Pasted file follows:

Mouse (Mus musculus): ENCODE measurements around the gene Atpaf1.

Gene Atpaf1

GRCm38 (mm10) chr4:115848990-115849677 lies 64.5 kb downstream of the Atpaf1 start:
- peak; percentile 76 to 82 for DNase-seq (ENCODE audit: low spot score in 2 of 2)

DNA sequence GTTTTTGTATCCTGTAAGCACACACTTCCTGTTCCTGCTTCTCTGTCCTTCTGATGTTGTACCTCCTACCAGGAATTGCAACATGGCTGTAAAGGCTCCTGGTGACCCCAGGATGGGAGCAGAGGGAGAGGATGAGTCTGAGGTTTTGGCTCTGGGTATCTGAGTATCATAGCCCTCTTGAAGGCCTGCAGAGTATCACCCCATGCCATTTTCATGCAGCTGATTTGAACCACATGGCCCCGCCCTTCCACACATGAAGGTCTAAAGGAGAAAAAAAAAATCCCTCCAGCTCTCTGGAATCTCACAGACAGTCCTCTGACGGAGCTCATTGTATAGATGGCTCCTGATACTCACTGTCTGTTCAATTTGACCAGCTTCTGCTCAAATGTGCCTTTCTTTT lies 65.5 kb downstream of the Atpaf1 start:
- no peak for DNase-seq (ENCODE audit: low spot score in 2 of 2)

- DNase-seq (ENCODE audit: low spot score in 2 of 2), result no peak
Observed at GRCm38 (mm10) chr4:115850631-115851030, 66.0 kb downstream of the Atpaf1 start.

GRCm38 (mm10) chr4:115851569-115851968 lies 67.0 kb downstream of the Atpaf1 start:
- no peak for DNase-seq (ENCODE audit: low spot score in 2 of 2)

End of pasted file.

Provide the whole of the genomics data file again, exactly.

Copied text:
Mouse (Mus musculus): ENCODE measurements around the gene Atpaf1.

Gene Atpaf1

GRCm38 (mm10) chr4:115848990-115849677 lies 64.5 kb downstream of the Atpaf1 start:
- peak; percentile 76 to 82 for DNase-seq (ENCODE audit: low spot score in 2 of 2)

DNA sequence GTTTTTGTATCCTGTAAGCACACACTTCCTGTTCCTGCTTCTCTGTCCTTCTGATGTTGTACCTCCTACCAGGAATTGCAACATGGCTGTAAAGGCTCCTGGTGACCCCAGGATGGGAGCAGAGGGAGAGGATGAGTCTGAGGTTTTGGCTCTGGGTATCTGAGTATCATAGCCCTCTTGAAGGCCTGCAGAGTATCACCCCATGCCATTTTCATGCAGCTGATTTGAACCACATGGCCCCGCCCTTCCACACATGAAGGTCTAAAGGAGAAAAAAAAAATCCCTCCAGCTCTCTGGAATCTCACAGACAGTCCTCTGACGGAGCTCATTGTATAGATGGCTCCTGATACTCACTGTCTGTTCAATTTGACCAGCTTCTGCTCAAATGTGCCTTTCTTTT lies 65.5 kb downstream of the Atpaf1 start:
- no peak for DNase-seq (ENCODE audit: low spot score in 2 of 2)

- DNase-seq (ENCODE audit: low spot score in 2 of 2), result no peak
Observed at GRCm38 (mm10) chr4:115850631-115851030, 66.0 kb downstream of the Atpaf1 start.

GRCm38 (mm10) chr4:115851569-115851968 lies 67.0 kb downstream of the Atpaf1 start:
- no peak for DNase-seq (ENCODE audit: low spot score in 2 of 2)